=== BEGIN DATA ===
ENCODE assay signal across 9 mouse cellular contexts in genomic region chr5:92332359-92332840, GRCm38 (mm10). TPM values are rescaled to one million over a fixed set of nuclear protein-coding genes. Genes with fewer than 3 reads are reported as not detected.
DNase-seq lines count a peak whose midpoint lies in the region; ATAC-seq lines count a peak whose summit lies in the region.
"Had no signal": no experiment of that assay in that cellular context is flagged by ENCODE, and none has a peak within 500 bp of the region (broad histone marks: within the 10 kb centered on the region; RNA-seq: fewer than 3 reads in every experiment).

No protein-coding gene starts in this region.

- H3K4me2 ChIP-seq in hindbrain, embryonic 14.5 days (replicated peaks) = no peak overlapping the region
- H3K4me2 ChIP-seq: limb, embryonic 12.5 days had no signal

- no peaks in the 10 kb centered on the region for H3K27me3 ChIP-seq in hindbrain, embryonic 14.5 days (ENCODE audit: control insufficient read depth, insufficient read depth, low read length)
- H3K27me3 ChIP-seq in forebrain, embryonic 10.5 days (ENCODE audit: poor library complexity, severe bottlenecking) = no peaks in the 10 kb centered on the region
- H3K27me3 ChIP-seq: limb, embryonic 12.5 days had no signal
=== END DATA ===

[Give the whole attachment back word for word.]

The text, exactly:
ENCODE assay signal across 9 mouse cellular contexts in genomic region chr5:92332359-92332840, GRCm38 (mm10). TPM values are rescaled to one million over a fixed set of nuclear protein-coding genes. Genes with fewer than 3 reads are reported as not detected.
DNase-seq lines count a peak whose midpoint lies in the region; ATAC-seq lines count a peak whose summit lies in the region.
"Had no signal": no experiment of that assay in that cellular context is flagged by ENCODE, and none has a peak within 500 bp of the region (broad histone marks: within the 10 kb centered on the region; RNA-seq: fewer than 3 reads in every experiment).

No protein-coding gene starts in this region.

- H3K4me2 ChIP-seq in hindbrain, embryonic 14.5 days (replicated peaks) = no peak overlapping the region
- H3K4me2 ChIP-seq: limb, embryonic 12.5 days had no signal

- no peaks in the 10 kb centered on the region for H3K27me3 ChIP-seq in hindbrain, embryonic 14.5 days (ENCODE audit: control insufficient read depth, insufficient read depth, low read length)
- H3K27me3 ChIP-seq in forebrain, embryonic 10.5 days (ENCODE audit: poor library complexity, severe bottlenecking) = no peaks in the 10 kb centered on the region
- H3K27me3 ChIP-seq: limb, embryonic 12.5 days had no signal